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Re: [tlug] Permissions are like Rubik's cubes [SOLVED]

Dave M G writes:

 > I always thought the whole permissions deal was a matter of the 
 > operating system, not the disk file system.

Koan: so how are permissions preserved with removable media (across
mount points or even moving between hosts)?  There has to be data
regarding permissions associated with each file, and in fact it lives
in the file's directory.  It makes sense to keep that directory
information in specially marked (ie, the d bit that you see when doing
ls -l) files in the file system itself, you see?  (In most Unix file
systems, anyway, although even there the root directory needs special
treatment because it doesn't have a name until mounted!)

In the old days, many file system drivers didn't support UID/GID and
group/world permissions as mount options.  Instead, they took them
from the mount point.

Note that life once again gets complicated when you deal with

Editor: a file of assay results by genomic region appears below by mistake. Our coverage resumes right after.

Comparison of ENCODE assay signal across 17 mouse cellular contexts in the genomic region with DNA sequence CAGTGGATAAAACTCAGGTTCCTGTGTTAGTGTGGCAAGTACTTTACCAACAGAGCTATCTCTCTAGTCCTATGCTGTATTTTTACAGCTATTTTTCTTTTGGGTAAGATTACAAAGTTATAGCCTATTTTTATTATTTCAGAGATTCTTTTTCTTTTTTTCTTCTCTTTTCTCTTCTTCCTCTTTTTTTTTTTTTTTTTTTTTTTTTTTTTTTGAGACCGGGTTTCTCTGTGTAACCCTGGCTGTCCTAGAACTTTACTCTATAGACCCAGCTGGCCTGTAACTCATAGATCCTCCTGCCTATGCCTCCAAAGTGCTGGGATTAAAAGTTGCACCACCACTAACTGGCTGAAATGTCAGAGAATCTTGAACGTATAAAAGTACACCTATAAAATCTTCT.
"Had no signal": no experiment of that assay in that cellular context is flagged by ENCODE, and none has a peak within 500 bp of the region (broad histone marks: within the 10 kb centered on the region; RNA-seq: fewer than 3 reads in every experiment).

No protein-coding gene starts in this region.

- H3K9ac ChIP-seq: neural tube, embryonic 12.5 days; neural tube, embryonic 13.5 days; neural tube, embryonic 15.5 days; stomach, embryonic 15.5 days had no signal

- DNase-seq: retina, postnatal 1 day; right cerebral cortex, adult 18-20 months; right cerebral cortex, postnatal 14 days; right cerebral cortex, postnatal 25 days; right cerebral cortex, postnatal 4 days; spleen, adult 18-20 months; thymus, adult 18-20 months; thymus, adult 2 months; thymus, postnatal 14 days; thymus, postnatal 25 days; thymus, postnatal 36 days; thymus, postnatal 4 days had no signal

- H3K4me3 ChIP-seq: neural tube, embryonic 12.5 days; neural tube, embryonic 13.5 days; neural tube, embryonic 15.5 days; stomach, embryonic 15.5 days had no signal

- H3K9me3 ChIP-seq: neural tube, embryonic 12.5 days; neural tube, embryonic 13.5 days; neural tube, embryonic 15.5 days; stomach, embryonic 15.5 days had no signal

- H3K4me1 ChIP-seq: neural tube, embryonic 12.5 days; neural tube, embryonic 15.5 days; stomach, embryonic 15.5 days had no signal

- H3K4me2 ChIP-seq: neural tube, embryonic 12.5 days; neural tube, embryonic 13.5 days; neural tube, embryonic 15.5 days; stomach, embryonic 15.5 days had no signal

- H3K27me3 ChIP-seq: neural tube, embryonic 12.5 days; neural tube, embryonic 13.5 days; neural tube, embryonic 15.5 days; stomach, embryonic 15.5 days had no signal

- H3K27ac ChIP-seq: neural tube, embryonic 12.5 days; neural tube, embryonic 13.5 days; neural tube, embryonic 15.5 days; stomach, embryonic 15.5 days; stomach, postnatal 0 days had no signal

networked file systems.  NFS is designed to give as close to POSIX (==
Unixoid local file system) semantics as possible, but even it has
well-known problems.  AFS, Coda, Intermezzo, and others should be
considered suspect until you (or somebody you trust) determines what
works and what doesn't.  For example, Coda semantics allow operation
even though disconnected from the server, but cache consistency
requires that the whole file be in the cache.  This means that open(2)
can take many seconds or minutes for GB-size files like video.  This
can be a shock to naive programs and their users!

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